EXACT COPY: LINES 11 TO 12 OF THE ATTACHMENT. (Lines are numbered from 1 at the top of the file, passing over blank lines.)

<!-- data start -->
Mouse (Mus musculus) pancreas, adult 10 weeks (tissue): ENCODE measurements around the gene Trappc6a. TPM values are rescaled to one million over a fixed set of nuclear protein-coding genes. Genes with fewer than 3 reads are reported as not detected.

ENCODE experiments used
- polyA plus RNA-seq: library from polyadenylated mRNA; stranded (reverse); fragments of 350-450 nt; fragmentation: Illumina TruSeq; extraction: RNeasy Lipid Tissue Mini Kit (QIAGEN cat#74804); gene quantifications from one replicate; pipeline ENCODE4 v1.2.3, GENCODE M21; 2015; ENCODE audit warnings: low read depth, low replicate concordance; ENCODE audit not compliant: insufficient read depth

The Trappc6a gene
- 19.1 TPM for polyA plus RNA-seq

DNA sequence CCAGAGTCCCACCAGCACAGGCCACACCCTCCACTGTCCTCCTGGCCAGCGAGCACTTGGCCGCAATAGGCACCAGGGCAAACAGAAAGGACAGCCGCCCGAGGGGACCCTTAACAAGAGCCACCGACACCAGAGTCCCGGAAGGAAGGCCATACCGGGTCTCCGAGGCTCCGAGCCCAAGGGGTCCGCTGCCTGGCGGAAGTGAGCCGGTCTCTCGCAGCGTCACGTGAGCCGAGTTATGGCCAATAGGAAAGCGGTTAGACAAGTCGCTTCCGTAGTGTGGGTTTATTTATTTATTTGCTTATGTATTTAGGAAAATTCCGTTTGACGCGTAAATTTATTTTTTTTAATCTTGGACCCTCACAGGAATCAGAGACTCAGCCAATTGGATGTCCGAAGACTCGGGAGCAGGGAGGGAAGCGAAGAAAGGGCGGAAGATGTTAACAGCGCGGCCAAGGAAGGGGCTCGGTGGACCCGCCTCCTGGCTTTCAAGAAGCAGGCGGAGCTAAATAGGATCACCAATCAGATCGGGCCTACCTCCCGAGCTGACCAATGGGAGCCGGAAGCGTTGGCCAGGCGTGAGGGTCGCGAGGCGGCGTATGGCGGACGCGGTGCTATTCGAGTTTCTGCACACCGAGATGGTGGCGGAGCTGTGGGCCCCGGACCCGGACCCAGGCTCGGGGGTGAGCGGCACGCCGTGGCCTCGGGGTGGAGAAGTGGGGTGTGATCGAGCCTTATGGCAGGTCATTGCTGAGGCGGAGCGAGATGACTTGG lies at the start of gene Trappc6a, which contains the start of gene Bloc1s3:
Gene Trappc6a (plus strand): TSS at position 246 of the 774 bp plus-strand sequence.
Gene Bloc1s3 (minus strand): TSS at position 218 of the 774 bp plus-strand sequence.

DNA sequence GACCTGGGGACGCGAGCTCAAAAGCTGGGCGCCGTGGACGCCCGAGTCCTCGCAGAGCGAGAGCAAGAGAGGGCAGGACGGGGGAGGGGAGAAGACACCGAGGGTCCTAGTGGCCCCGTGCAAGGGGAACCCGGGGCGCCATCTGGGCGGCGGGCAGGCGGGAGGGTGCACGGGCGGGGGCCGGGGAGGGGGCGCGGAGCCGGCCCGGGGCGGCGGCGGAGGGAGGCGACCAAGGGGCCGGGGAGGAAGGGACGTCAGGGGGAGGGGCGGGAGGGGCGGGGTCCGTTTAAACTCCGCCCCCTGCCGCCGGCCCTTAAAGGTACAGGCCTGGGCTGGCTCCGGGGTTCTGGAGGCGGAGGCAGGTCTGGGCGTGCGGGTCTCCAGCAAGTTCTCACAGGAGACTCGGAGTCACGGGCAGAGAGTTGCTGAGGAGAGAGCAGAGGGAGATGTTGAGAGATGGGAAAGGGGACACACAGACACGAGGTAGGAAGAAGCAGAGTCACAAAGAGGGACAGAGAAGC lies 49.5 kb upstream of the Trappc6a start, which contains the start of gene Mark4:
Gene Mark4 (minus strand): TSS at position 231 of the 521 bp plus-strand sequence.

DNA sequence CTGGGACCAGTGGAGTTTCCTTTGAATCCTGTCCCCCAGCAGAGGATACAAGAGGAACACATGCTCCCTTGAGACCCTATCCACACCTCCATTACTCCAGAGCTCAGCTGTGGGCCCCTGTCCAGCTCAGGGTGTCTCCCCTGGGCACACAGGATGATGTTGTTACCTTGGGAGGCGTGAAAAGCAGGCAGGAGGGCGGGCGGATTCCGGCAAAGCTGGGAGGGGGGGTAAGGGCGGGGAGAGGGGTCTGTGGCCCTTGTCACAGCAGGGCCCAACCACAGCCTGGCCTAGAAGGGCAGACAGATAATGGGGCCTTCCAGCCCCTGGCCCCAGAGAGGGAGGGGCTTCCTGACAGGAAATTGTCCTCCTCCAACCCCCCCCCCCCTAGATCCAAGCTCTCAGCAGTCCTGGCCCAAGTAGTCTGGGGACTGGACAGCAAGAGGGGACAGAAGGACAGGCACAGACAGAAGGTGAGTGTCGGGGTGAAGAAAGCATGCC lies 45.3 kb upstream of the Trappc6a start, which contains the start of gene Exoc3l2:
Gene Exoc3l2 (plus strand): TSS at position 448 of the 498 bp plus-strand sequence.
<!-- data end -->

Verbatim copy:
DNA sequence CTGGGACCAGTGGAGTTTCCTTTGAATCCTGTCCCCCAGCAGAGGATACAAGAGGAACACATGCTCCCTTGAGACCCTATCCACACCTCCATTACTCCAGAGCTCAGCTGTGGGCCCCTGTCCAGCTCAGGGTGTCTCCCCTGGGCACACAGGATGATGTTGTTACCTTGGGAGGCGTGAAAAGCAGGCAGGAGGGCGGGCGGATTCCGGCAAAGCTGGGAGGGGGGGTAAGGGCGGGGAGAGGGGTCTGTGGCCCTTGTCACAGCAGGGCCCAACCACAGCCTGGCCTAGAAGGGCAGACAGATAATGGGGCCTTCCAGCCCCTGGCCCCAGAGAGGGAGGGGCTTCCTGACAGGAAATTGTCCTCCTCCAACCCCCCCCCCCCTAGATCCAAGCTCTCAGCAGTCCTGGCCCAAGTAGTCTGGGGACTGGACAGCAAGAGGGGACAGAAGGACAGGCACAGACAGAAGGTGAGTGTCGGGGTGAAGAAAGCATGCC lies 45.3 kb upstream of the Trappc6a start, which contains the start of gene Exoc3l2:
Gene Exoc3l2 (plus strand): TSS at position 448 of the 498 bp plus-strand sequence.